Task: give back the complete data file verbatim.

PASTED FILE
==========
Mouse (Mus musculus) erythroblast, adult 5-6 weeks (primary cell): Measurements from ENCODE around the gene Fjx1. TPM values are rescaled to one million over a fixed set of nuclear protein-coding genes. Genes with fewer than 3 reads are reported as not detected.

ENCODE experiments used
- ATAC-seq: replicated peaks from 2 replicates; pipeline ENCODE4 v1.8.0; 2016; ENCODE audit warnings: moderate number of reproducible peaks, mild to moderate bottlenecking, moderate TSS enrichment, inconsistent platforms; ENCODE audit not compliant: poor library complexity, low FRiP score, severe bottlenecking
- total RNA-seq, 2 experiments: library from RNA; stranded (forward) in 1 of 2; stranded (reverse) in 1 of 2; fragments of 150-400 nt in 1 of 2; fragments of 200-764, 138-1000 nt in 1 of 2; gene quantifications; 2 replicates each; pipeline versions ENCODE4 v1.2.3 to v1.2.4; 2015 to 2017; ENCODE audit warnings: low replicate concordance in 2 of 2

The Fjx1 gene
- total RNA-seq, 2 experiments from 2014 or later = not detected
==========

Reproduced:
Mouse (Mus musculus) erythroblast, adult 5-6 weeks (primary cell): Measurements from ENCODE around the gene Fjx1. TPM values are rescaled to one million over a fixed set of nuclear protein-coding genes. Genes with fewer than 3 reads are reported as not detected.

ENCODE experiments used
- ATAC-seq: replicated peaks from 2 replicates; pipeline ENCODE4 v1.8.0; 2016; ENCODE audit warnings: moderate number of reproducible peaks, mild to moderate bottlenecking, moderate TSS enrichment, inconsistent platforms; ENCODE audit not compliant: poor library complexity, low FRiP score, severe bottlenecking
- total RNA-seq, 2 experiments: library from RNA; stranded (forward) in 1 of 2; stranded (reverse) in 1 of 2; fragments of 150-400 nt in 1 of 2; fragments of 200-764, 138-1000 nt in 1 of 2; gene quantifications; 2 replicates each; pipeline versions ENCODE4 v1.2.3 to v1.2.4; 2015 to 2017; ENCODE audit warnings: low replicate concordance in 2 of 2

The Fjx1 gene
- total RNA-seq, 2 experiments from 2014 or later = not detected